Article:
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Multi-State Disaster Relief Act

Floor Speech

By:
Date:
Location: Washington, DC

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Mr. OBERSTAR. Mr. Speaker, I rise in strong support of H.R. 5825, the ``Multi-State Disaster Relief Act''. The gentleman from Indiana (Mr. HILL) identified this issue after floods struck last August in his district in Indiana, and neighboring counties in Kentucky. I thank Representative HILL for bringing this issue to the attention of the Committee on Transportation and Infrastructure, and working with the Committee on a practical solution.

The Stafford Act and our Nation's emergency management system are based on a multi-level system of response at the local, State, and Federal level, as necessary. Local citizens and communities have the primary responsibility for responding to incidents and disasters that strike their communities. When they need additional assistance, they seek that assistance from their State. When the disaster is beyond the capability of the State, the State seeks help from the Federal Government. As a result, the President must look at the impacts on the State in which the disaster took place in determining whether Federal assistance is warranted.

However, disasters don't always stay neatly within the lines we have drawn, and the impact of a particular event often crosses State lines. When disaster strikes, first responders, emergency managers, volunteers, and others respond, regardless of county or State lines. In my home State of Minnesota, there are neighboring jurisdictions separated by a river. In many places, that river is the State boundary, but in reality, it is one community that encompasses both sides of the river. In 1997, in the western part of Minnesota along the Red River, devastating floods struck both Grand Forks, North Dakota, and East Grand Forks, Minnesota.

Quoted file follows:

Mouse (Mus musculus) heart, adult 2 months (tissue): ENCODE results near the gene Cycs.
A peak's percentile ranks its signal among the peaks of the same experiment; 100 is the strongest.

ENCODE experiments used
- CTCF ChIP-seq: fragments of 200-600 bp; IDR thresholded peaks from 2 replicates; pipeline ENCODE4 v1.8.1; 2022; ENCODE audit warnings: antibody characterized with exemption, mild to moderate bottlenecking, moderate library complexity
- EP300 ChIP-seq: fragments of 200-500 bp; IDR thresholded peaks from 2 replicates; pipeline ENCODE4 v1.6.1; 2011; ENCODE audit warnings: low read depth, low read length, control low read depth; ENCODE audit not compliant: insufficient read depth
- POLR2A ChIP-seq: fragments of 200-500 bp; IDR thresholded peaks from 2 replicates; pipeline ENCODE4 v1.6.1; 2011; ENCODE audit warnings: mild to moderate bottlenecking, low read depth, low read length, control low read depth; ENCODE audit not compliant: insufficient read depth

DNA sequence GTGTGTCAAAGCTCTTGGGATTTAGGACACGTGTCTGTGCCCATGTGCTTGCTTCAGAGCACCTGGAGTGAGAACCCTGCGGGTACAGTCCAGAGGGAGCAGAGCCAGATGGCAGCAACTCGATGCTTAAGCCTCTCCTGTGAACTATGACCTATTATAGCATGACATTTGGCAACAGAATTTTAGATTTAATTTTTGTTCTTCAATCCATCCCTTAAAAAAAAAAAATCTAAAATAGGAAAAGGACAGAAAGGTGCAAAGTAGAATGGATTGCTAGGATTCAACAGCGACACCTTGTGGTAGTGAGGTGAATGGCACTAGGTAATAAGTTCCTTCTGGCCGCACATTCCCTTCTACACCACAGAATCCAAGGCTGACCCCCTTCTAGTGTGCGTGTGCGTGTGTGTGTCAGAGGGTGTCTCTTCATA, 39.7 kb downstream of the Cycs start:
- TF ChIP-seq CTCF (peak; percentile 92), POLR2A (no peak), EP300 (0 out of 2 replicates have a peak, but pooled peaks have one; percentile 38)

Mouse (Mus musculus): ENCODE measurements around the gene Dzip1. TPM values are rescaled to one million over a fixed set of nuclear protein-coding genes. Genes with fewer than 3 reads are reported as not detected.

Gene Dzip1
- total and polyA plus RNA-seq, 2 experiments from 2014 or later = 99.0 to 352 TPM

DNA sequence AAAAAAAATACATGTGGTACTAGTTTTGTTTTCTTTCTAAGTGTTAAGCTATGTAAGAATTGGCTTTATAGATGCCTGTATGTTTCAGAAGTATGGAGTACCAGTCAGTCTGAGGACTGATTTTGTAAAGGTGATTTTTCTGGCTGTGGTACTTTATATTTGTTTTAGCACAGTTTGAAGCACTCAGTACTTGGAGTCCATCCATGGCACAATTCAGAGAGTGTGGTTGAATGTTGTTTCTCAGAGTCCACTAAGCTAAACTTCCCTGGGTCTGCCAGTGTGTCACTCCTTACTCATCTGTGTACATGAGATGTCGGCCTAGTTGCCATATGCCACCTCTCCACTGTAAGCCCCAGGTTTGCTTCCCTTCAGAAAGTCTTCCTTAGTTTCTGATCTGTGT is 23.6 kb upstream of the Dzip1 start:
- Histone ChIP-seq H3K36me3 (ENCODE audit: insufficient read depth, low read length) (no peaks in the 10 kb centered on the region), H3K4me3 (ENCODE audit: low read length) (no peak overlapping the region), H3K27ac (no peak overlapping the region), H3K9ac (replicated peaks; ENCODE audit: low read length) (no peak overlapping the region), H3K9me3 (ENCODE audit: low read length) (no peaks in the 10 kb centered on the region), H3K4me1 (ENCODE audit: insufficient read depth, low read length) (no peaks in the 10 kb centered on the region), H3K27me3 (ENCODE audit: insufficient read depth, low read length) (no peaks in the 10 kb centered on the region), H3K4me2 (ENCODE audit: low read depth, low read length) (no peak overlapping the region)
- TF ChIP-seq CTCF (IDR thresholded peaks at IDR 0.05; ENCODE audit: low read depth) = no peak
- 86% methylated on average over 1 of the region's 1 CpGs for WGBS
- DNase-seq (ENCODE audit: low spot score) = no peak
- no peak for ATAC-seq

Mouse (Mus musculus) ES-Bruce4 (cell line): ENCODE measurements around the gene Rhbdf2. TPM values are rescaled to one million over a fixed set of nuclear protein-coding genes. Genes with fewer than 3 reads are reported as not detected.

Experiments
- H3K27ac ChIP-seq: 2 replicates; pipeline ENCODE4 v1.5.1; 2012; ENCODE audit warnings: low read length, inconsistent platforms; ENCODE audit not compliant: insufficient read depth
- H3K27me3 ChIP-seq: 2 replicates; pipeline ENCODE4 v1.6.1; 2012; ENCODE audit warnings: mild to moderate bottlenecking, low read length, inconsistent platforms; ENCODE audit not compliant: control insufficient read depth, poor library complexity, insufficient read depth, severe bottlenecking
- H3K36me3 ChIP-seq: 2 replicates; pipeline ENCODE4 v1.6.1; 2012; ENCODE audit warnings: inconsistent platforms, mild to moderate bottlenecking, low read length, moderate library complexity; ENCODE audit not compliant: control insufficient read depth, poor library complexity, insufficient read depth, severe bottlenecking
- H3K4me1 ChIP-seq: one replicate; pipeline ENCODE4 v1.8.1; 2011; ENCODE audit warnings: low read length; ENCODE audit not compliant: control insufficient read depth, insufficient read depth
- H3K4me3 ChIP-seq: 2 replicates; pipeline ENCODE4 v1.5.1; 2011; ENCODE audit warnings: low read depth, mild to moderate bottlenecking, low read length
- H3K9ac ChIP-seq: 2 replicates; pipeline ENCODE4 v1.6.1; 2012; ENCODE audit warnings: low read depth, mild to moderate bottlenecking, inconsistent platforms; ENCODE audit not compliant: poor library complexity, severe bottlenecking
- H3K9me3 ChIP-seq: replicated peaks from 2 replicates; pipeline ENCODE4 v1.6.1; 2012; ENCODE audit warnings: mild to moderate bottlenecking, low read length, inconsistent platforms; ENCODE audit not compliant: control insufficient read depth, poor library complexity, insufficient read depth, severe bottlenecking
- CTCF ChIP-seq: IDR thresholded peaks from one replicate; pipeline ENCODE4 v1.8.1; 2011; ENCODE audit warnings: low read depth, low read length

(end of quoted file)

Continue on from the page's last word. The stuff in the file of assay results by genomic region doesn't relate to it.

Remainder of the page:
In my own district, we have seen this happen as well. In 1992, a gas leak from a derailed railroad tank resulted in the evacuation of more than 50,000 people from the Twin Ports of Duluth, Minnesota, and Superior, Wisconsin--communities separated by the St. Louis River. Hundreds of first responders provided assistance, including members of the National Guard and Army Reserve. While at least two dozen people from both States were hospitalized, we were fortunate that the cloud quickly dissipated and Federal assistance was not necessary.

It is only logical that the Federal Emergency Management Agency (FEMA) and the President, in making a determination whether to declare a disaster and provide assistance to individuals and households, consider both immediate local impacts and the impacts in neighboring communities, even if they are in another State. When a disaster also affects a neighboring county across a State line, this legislation directs FEMA to consider this fact when the agency recommends to the President whether or not to declare a disaster.

The Committee understands that FEMA is currently working with State and local emergency managers on revamping the criteria the agency uses regarding whether to recommend that the President declare a major disaster or emergency in order to provide assistance to individuals and households. FEMA has been working on these changes for some time. This legislation is not intended to impede that process. This legislation merely puts a reasonable deadline on the process and requires that one common-sense criteria be incorporated.

This legislation is supported by the International Association of Emergency Managers (IAEM), which represents our Nation's county, local, and tribal emergency managers, who serve in the communities that would benefit most from this legislation.

I urge my colleagues to join me in supporting H.R. 5825.

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